boy and that she wished I was born a girl. I’m certain she wished I had never
been born at all.
School was hellish from the start. Girls viewed me as a
living doll to play dress-up with, and boys hated me because I made them
confused. My third grade teacher once made a comment about my cherry red mouth,
the gym coach complimented my porcelain skin. The computer teacher got fired
after cornering me alone. I did not understand it – I wore run down charity
store clothes, spent most of my time with my nose buried in a book, and barely
brushed my hair. And yet, here was the whole school bearing down on me.
Puberty made it worse. All my classmates grew and stretched,
flushed with hormones and lust. I grew some, yet no straggly hairs or bright
red pimples popped on my china doll face. Instead, the star quarterback would
torment me so he could grope at my long legs and graceful hips. My teachers
would compliment my academic achievements and then mention that someone like me
being so aloof was a shame. The theater teacher asked if I was “interested
in boys” in hushed, hopeful whispers.
I was not gay or straight. I was Uninterested. Why would I
waste time chasing after shallow and petty girls who were jealous of my
appearance? Why would I let one of those testosterone-hopped jocks paw at my
body and call me a faggot afterwards? Why would I want my fat, balding English
teacher to bend me over for an easy A? They called me frigid, uptight, bitchy,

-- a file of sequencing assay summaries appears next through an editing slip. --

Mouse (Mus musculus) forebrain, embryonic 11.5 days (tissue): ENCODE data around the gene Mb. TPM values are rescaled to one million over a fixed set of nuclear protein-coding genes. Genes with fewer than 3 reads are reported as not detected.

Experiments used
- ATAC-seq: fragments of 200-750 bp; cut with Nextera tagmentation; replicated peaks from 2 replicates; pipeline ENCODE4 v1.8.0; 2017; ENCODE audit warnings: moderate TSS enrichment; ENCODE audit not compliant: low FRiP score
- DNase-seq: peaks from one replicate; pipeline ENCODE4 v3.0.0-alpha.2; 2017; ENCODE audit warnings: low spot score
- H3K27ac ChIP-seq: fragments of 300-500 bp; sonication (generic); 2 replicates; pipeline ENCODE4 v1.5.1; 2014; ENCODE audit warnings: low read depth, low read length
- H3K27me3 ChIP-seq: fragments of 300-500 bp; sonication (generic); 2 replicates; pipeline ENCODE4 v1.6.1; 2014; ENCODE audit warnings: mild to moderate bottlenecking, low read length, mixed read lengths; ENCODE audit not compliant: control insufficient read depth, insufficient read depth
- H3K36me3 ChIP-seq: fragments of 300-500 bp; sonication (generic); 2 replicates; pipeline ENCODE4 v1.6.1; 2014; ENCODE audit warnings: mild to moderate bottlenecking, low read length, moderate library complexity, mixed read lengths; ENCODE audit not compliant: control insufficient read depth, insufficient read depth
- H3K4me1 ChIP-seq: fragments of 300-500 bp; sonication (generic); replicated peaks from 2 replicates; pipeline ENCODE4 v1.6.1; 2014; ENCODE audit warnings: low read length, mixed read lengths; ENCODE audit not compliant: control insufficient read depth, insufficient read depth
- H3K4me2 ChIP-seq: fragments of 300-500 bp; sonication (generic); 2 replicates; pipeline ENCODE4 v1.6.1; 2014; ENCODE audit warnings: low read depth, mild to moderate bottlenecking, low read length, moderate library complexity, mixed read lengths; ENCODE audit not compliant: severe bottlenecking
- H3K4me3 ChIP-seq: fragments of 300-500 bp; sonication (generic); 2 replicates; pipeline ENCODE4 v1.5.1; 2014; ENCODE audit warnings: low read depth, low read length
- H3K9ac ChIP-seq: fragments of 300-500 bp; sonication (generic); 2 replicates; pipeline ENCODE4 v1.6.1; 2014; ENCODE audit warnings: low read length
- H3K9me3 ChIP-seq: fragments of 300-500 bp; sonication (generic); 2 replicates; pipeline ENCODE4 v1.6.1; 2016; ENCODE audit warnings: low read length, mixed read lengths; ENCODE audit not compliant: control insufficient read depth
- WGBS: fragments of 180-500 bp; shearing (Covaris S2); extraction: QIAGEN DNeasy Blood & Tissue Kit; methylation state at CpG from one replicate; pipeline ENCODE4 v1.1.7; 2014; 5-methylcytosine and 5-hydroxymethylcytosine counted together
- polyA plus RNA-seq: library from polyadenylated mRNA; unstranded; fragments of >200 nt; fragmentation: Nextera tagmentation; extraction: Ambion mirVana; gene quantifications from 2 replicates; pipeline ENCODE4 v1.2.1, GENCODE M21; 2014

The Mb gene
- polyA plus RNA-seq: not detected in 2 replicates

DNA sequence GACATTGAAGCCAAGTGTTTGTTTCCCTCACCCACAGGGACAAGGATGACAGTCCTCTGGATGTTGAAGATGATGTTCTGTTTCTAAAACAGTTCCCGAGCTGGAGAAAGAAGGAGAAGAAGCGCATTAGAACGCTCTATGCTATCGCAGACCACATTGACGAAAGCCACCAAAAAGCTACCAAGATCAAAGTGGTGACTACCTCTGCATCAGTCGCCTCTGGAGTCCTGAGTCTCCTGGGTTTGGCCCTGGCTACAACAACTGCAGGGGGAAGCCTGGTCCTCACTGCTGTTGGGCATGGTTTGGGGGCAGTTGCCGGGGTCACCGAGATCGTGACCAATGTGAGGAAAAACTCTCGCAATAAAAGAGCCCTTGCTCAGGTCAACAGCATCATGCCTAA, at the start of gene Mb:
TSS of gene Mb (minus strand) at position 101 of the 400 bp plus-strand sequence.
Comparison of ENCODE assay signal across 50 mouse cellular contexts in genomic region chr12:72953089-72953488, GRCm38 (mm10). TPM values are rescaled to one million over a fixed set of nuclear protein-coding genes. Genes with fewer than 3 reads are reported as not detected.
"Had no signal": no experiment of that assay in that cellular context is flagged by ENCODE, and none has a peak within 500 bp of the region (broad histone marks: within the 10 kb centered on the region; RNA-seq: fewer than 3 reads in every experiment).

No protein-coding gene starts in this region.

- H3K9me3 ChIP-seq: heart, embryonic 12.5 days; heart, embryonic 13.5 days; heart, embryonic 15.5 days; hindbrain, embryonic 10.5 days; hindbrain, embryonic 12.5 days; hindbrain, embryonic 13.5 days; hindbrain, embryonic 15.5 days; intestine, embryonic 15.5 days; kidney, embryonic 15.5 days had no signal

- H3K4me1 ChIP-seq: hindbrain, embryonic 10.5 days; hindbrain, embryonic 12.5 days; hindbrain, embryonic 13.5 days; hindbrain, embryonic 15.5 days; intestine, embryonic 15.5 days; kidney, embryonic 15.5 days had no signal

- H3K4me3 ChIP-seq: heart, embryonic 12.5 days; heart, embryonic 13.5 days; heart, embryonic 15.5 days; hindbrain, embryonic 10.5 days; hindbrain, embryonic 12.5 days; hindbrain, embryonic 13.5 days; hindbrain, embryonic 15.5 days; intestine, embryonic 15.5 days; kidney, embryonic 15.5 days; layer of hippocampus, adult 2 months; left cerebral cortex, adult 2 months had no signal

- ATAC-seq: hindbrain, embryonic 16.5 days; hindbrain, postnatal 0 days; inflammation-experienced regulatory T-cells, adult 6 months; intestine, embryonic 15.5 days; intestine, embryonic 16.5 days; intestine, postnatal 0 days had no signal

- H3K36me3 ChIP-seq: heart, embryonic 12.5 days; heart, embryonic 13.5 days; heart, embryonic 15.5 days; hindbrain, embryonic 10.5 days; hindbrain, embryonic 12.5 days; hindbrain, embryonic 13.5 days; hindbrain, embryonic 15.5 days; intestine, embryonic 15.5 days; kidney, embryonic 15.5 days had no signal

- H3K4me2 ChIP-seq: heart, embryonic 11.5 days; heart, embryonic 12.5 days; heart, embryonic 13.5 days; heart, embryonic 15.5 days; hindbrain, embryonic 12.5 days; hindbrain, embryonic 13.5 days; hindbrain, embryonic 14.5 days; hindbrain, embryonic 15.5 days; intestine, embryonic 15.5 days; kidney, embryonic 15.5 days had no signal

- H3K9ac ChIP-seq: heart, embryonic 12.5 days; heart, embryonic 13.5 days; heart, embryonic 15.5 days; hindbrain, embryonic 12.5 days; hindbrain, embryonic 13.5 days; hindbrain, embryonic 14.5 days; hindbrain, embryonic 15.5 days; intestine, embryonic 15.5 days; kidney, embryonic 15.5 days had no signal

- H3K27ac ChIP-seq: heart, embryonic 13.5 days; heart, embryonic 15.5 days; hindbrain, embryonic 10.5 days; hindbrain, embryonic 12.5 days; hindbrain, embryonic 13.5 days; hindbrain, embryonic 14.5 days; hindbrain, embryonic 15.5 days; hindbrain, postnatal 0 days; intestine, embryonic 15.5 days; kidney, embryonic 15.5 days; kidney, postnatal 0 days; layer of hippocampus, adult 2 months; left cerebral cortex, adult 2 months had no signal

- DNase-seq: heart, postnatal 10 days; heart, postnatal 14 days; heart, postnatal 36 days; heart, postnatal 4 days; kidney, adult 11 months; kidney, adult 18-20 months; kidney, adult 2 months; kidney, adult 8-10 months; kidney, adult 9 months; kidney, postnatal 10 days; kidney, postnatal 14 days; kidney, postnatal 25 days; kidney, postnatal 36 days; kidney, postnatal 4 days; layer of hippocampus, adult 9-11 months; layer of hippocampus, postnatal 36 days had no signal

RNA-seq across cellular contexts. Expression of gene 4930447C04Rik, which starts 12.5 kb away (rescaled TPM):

rude, prudish. I wore it with pride all the way to the top of my class.
I left my little Midwest town for a college in the big city.
I thought it would be easier there, full of beautiful people to blend into.
Towards the end of November, my roommate tried to roofie my water bottle, and
the double room became a single room very quickly. For sophomore year, I got a
studio apartment on my own.
That fall quarter was beautiful, the trees like brilliant
fire throughout campus, and I took a communications class required for my
major. It was about giving presentations and speeches, and the school website
said Professor O'Malley was to teach it – classmates had described him as a
jolly old man, a little longwinded but excellent at teaching discourse and
I sat towards the front, my empty notebook neatly dated, and
my classmates chattered all around me. I paid them no heed, eyes casted
downwards, but I looked up when the door to the lecture hall opened right
before class was to begin. The man who strode in was not Professor O'Malley.
He burnt white hot, reality dimming around his gravity.
Everyone seemed so tarnished compared to him, dark-haired bronze-skinned Adonis
among the gray and listless dead. Square-jawed and towering, his presence was
so thick it was sweltering, smothering, suffocating. My classmates all gasped
as his eyes swept across the class.
Can I, undress you?
Undress your mind, undress your thoughts,
I know, its not what you thought.
Although physically I wouldn’t hesitate to,
give you a helping hand to
remove the boundaries
that are stopping these
honey like words from pouring over your lips onto your deep, dark, bronze skin.
from your mind
from your heart
from your soul.
Don’t stop, keep it going keep it warm,
drowning in your words,
the depth in your voice,
the soul in your story,
the pain in your throat,
I’m glad this is what we came here to do,
Thank you, for letting me undress you.